This is where validation comes in. It is about testing your code for errors and bad habits, missing tags and deprecated tags. Validating your code is about ensuring that your code is valid and error free, that it is written per norms and standards set forth and that the code is written the way it is supposed to be.
These rules are set forth by the World Wide Web Consortium (W3C) who defined what the tags in say HTML do and it is these standards and definitions of tags that tell the browser what to do with that tag when it finds it. Standards state the a tag that looks like
is a paragraph and so space shall be added between these blocks of text. It also states that in HTML a closing tag may be left out, but should be added and that in XHTML closing tags MUST be used.
In your HTML you are supposed to start the page with a tag that starts with DOCTYPE, this defines what language is being tested against. Just like you have to tell a spell or grammar checker that you are checking German and not English, you must tell the validator that you are testing HTML or XHTML so it knows if a closing
This is where the two groups above miss the point, they look at the web site in IE and it looks like the way they want it so all is fine. Well I could give my published novel to a drunk or a pot head and they would likely not care either about grammar or spelling. But should I not be publishing a quality product?
Hence validation is very important, it finds those stupid little errors that we all make. The IE argument is a cop out by lazy people (if they know validation and choose not to, not if you do not know it.) who only want to do the minimal work and call it finished. IE was developed to be idiot proof and assumes you do not know what you are doing. It is programed to more or less note that there are errors but to ignore them as you do not know what you are doing and just act like the error was not there.
For the most part all other browsers now expect you to know what you are doing and do not ignore mistakes, they show what you wrote. IE may be the majority browser, but it in not the only browser and is not guaranteed to always be the majority browser. So is it logical to design just for it?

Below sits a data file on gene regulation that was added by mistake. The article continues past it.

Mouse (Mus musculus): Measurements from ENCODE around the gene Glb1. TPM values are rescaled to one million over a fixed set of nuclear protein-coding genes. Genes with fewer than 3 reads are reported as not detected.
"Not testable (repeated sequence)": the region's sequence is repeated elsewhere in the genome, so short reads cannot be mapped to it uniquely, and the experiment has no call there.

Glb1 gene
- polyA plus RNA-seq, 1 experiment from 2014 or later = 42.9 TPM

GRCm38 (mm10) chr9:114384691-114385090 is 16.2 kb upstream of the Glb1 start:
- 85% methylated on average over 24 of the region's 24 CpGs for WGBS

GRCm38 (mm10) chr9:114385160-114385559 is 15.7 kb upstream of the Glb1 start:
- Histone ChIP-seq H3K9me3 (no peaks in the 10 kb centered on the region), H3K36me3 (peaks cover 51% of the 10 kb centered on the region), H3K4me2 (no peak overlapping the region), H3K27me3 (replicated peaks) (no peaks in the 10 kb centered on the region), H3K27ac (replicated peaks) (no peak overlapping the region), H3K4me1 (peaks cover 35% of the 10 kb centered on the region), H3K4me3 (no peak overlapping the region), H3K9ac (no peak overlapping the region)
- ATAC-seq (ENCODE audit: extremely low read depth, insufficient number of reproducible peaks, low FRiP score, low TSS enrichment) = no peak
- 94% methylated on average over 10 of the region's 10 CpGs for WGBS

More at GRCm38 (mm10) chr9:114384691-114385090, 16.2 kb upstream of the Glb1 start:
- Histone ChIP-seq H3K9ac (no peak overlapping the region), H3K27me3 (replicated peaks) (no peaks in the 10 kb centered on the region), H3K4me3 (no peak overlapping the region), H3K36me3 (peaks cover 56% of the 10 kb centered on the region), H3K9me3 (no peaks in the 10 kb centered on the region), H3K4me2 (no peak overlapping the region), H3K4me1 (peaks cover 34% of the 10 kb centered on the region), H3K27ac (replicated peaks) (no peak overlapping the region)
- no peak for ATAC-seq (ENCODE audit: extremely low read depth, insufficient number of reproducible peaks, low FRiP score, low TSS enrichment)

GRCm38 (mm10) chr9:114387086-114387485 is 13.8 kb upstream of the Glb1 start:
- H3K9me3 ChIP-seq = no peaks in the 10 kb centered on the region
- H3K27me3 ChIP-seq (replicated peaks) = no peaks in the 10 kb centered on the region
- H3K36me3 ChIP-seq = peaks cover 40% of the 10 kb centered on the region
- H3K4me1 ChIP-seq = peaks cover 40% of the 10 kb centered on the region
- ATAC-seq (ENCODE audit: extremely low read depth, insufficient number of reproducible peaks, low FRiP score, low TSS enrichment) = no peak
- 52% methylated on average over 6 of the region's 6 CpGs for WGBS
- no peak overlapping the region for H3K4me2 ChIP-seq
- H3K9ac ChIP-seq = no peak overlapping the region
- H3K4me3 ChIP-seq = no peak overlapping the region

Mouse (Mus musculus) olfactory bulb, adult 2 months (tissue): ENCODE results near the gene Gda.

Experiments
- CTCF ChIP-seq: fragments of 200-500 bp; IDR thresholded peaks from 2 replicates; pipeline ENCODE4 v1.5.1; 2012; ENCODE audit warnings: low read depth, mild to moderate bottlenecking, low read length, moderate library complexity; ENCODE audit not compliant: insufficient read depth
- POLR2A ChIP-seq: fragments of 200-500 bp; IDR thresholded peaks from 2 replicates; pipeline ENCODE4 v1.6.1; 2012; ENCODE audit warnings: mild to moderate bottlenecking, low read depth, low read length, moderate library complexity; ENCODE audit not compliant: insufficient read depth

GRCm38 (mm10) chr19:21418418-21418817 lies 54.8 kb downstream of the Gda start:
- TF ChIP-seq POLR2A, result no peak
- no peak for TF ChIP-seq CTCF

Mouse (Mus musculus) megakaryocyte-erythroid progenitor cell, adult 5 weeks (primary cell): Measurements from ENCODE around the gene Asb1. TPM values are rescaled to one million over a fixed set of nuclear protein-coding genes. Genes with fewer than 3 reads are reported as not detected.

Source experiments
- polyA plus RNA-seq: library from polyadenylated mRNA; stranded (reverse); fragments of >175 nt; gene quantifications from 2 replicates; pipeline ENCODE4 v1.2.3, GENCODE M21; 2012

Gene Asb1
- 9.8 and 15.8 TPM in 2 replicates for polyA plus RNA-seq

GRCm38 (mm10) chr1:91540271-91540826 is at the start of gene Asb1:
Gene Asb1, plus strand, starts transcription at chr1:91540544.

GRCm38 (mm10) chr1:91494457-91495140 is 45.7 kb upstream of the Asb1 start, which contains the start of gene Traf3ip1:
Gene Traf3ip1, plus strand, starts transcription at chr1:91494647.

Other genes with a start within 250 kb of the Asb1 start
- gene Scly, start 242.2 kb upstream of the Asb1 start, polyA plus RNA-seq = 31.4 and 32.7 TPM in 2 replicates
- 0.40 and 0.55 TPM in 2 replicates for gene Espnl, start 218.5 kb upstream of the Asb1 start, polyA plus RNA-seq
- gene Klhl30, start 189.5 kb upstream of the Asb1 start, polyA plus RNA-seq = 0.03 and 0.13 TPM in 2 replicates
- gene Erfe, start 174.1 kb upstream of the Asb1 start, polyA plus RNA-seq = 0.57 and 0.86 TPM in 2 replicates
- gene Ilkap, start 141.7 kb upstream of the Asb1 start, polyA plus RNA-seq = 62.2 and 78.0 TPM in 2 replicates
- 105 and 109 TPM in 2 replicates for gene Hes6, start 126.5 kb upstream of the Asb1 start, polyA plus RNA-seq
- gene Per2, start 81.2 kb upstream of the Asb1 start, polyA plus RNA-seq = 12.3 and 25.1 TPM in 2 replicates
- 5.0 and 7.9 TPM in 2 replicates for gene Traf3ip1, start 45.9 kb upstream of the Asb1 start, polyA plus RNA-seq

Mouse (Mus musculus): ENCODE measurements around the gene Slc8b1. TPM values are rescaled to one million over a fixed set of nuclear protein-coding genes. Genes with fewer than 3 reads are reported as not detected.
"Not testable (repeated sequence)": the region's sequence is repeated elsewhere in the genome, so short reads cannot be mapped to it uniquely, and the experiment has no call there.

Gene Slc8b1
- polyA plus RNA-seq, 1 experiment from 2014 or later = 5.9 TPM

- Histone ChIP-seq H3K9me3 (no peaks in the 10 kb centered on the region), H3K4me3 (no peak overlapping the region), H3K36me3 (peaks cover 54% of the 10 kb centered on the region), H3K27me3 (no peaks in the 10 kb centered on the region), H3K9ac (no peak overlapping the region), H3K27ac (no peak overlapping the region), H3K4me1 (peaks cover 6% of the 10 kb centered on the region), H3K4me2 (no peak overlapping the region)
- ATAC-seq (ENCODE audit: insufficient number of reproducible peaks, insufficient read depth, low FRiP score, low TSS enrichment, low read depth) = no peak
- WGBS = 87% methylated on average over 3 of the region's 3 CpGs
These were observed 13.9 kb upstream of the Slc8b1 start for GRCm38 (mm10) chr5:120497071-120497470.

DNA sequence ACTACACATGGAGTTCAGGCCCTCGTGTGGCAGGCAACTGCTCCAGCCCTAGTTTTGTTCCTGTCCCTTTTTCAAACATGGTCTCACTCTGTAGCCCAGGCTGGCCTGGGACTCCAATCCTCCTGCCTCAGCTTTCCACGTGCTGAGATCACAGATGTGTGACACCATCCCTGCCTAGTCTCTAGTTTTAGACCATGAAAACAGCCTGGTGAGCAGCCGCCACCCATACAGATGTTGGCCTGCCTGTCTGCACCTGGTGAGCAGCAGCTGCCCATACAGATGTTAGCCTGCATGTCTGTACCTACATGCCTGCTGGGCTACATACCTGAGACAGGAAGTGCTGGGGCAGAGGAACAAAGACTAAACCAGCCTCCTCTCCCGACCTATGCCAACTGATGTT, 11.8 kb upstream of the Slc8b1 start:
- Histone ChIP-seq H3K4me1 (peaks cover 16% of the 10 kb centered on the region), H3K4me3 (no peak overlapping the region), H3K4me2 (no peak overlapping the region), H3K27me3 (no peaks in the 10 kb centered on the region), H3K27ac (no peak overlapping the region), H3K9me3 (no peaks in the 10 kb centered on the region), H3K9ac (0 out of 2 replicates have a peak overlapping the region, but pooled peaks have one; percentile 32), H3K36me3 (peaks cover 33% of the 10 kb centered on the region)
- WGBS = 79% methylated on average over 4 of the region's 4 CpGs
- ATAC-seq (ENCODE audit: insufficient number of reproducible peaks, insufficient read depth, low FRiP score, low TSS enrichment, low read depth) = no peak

That is the point, not all the users use IE even if it is the majority browser. Even more important, browsers are not even the only issue anymore. Browsers are just a sub-section of the larger term "User Agent", specifically graphic browsers may be the majority of user agents, but we also now have to design for Cell Phones, PDAs, screen readers, text browsers and even game consoles like Nintendo's Wii and PlayStation Portable. User Agents are anything a user can choose or need to use to access the internet and that will one day include refrigerators to oder groceries and maybe coffee machines.
Will IE ignore validation mistakes? Yes for the most part. Will a cell phone? You do not know do you. Well the fact is there are some PDAs running windows that have IE, but for the most part mobile devices run software developed by that company, there is no telling what a mistake will do to a web site. Opera has a mobile version that is good, Firefox is being developed for Mobile as well and their is a 3rd party browser that is good... but the vast majority of mobile units do not use these products so we cannot know what will break our site in the proprietary software used.
That leads us back to validation. If we create a site that is error free and uses standards... then you can feel more secure that your web site will work over all possible user agents than a poorly written site full of errors.
Lastly, like in programming, errors do not always show themselves where they lay. More often they appear quite far away from where the mistake was made so can be a bugger to find. One small unimportant mistake above can aggravate another mistake farther below in the code and snowball into a major issue. Correct that one small mistake at the beginning and "POOF!" all the others disappear.
But all the good arguments aside, should you not simply take pride in your work and make it error free for the sake of doing it right?